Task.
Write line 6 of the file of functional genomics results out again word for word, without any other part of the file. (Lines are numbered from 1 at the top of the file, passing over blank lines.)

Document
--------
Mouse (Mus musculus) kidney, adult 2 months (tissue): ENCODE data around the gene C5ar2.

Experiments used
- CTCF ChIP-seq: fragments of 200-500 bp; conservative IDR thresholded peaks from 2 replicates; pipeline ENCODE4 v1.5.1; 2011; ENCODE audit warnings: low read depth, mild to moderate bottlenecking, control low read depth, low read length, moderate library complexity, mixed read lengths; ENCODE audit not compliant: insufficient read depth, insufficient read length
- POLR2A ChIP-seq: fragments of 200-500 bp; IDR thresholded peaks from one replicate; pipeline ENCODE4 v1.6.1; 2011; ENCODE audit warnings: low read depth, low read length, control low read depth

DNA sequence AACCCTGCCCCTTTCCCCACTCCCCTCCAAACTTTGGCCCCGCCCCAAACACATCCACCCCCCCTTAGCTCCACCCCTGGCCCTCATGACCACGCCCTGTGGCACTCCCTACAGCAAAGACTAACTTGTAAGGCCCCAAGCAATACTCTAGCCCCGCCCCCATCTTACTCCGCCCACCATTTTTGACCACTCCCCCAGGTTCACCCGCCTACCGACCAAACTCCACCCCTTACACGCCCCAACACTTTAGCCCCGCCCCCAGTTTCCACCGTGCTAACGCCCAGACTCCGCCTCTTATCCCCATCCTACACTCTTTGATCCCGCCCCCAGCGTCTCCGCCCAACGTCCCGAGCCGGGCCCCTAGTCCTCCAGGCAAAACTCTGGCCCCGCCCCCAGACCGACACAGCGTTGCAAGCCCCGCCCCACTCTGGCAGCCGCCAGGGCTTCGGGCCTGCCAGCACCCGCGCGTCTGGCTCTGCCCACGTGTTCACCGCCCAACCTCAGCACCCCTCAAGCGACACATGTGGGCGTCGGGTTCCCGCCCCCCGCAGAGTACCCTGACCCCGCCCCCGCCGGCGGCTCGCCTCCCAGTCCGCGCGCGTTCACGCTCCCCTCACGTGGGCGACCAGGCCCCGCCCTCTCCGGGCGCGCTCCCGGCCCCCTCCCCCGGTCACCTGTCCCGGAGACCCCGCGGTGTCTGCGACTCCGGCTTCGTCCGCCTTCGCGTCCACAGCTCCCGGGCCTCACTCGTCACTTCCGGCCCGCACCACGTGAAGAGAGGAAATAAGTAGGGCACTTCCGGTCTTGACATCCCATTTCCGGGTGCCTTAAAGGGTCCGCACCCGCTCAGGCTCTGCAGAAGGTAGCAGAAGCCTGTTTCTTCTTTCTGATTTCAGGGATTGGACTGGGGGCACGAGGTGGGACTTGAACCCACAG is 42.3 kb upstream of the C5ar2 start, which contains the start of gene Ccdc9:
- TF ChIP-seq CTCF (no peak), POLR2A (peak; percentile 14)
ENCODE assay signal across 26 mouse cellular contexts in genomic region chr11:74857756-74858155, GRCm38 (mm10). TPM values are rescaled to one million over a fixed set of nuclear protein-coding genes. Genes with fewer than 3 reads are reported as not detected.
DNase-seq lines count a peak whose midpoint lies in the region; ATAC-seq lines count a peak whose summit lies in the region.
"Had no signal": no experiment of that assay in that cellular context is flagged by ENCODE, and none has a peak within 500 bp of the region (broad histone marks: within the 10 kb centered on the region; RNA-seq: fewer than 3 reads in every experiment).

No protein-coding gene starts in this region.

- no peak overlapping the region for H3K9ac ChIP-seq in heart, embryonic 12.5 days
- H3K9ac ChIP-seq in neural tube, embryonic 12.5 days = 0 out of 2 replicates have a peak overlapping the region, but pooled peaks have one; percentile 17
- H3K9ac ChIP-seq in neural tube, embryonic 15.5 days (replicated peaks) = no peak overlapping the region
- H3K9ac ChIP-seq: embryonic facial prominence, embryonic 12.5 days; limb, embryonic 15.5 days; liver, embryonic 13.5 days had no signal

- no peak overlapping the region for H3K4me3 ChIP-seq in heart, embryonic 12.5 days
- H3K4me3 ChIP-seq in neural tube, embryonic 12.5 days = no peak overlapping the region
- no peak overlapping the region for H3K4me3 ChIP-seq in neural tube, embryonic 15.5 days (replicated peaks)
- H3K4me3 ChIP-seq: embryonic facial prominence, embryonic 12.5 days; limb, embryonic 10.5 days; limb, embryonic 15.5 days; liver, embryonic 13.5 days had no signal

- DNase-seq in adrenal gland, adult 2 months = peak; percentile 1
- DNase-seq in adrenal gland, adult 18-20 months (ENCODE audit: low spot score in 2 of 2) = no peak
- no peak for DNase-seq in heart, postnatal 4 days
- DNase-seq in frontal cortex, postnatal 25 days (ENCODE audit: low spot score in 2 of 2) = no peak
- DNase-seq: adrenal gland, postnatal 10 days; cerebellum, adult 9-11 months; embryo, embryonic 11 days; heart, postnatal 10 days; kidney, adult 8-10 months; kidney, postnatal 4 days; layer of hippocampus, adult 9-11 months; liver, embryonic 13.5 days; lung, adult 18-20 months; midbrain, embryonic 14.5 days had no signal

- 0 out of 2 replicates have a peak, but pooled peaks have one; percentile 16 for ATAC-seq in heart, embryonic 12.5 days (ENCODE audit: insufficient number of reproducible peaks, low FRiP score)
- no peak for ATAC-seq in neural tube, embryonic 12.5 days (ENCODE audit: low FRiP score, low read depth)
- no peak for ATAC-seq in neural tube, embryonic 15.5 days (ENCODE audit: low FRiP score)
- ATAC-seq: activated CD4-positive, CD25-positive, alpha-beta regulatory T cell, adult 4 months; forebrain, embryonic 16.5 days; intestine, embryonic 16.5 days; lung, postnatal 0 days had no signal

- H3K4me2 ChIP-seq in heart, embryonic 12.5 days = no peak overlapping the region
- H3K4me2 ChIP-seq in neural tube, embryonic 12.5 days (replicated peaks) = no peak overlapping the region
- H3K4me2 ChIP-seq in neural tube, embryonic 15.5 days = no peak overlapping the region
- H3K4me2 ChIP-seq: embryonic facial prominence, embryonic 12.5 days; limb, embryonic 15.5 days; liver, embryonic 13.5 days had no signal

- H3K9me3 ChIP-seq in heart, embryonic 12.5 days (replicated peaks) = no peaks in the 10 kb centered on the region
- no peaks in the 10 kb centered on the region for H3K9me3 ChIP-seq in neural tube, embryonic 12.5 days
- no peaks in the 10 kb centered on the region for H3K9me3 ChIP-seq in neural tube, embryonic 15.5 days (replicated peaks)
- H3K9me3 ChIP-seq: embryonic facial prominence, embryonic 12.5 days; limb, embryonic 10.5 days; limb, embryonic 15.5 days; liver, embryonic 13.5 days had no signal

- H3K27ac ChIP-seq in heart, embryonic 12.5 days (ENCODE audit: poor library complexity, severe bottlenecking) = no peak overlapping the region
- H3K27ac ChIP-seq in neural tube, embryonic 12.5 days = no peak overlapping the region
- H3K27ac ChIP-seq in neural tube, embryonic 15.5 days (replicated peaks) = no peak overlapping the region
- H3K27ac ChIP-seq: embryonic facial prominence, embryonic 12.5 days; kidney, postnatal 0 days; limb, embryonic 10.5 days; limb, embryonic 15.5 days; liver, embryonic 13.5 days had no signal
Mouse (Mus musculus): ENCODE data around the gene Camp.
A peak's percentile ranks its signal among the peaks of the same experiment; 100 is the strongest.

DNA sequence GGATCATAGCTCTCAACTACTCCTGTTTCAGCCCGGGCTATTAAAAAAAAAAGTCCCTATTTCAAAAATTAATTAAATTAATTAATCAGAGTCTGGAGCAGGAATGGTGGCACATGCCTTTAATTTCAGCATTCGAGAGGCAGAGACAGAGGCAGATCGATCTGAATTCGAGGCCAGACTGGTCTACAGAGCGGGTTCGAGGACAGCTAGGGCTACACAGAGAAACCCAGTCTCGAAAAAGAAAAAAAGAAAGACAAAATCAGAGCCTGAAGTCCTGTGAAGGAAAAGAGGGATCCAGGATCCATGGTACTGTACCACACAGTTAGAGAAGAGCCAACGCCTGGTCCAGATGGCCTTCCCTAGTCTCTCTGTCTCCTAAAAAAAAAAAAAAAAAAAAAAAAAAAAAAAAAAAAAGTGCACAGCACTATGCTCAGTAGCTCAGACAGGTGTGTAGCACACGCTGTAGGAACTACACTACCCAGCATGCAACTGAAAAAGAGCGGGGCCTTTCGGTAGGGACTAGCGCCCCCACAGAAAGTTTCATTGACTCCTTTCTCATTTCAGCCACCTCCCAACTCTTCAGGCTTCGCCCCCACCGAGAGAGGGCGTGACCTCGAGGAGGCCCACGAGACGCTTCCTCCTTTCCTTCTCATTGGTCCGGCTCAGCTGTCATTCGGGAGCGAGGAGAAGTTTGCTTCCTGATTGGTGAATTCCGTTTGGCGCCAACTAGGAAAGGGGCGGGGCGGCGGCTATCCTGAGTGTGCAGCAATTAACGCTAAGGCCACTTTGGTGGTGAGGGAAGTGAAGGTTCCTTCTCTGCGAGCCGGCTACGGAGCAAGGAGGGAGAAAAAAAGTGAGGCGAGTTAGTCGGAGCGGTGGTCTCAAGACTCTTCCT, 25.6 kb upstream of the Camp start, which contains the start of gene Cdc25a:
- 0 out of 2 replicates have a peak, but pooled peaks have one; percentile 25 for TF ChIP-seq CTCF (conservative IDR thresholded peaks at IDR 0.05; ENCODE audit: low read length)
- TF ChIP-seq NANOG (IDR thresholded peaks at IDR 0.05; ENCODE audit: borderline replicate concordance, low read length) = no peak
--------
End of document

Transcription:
- TF ChIP-seq CTCF (no peak), POLR2A (peak; percentile 14)